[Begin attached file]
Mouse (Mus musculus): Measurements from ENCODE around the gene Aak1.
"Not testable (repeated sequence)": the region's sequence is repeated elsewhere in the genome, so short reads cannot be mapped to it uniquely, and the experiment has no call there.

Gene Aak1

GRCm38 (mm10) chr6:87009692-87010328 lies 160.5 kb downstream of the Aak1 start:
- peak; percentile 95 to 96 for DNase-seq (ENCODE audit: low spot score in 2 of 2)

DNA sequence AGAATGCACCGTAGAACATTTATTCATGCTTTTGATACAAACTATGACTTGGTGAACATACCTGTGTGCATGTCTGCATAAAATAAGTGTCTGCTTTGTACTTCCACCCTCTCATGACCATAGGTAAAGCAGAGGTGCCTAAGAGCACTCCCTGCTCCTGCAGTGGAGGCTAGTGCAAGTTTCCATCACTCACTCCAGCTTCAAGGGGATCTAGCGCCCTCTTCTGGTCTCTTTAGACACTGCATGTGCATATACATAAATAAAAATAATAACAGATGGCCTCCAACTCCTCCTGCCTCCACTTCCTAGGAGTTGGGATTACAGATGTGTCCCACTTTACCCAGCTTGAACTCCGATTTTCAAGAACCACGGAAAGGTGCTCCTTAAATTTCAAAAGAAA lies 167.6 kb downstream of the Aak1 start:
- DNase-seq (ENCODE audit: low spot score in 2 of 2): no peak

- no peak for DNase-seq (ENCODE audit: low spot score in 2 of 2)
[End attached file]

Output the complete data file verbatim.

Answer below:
Mouse (Mus musculus): Measurements from ENCODE around the gene Aak1.
"Not testable (repeated sequence)": the region's sequence is repeated elsewhere in the genome, so short reads cannot be mapped to it uniquely, and the experiment has no call there.

Gene Aak1

GRCm38 (mm10) chr6:87009692-87010328 lies 160.5 kb downstream of the Aak1 start:
- peak; percentile 95 to 96 for DNase-seq (ENCODE audit: low spot score in 2 of 2)

DNA sequence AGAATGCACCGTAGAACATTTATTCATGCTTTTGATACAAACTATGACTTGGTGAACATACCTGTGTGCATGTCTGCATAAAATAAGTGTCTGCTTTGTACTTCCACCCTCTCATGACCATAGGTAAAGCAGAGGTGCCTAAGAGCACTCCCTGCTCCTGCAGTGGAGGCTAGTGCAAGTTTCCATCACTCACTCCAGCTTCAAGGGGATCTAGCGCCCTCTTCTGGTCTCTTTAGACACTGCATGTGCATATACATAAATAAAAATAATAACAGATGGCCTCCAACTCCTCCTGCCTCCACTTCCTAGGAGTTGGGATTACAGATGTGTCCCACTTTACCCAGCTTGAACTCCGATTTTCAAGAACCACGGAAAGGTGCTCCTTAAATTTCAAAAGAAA lies 167.6 kb downstream of the Aak1 start:
- DNase-seq (ENCODE audit: low spot score in 2 of 2): no peak

- no peak for DNase-seq (ENCODE audit: low spot score in 2 of 2)